The Credibility Of Profit & Purpose

There is much talk of ‘Mission Driven Businesses’. Debate flows on whether profit and purpose are contradictory or complimentary. For me it is a question of credibility between customers and providers. So, what is credibility?

Simply put, credibility is basically trust and it is subjective so at the mercy of perceptions. Accordingly credibility is set by the net difference between expectations and reality. However, it may be useful to dig down further on what credibility is to gain a better grasp of how to optimise the blend of profit and purpose suitable for your brand.

Credibility is comprised of accountability (the ability of consumers to hold providers responsible) and legitimacy. Fritz Scharpf is best known for distinguishing legitimacy as having two aspects: input and output legitimacy. Input legitimacy is authority based on representation and fairness, usually on the basis that those affected by decisions have a right to have a meaningful part in the decisions made. Output legitimacy reflects that those with most power have more rights in making decision making as they have the most power to commit to decisions or not.

So, how does your brand manage its accountability and its legitimacy? Hopefully these concepts provide useful handles by which to reconsider the blend of profit and purpose for you in fostering greater trust with customers.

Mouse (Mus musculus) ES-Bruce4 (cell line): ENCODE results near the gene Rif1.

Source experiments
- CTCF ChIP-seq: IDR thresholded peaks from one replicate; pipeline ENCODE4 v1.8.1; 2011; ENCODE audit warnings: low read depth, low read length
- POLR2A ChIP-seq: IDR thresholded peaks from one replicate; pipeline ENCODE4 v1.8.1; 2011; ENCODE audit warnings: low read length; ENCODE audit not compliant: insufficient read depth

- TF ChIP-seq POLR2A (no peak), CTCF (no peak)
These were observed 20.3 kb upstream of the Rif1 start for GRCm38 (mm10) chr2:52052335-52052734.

The National Lottery Community Fund are invested in helping civil society organisations to develop their resilience so that they are in a stronger position to pursue their goals.

One way of developing that strength is to build financial resilience through generating unrestricted income.  Social Investment – the offer of repayable finance for organisations delivering a social purpose, from an investor who is looking for both social and financial return – can help.  It is especially useful for civil society organisations who struggle to access high street loans and, for those who are looking for investors who share their values.

Social investment can also be structured so that it is useful for commissioners and civil society organisations who are working together on early action and innovation around complex social issues; it can help by covering costs until preventative outcomes have been achieved, which in turn release funds – that may otherwise be locked up in acute care services – to repay the social investors for the preventative intervention they have financed.Since the Fund’s work in social investment began in 2010 they have commissioned a number of evaluations and research studies.

These include some in-depth, long-term evaluations which will generate a number of reports between now and 2023. You will find the reports here: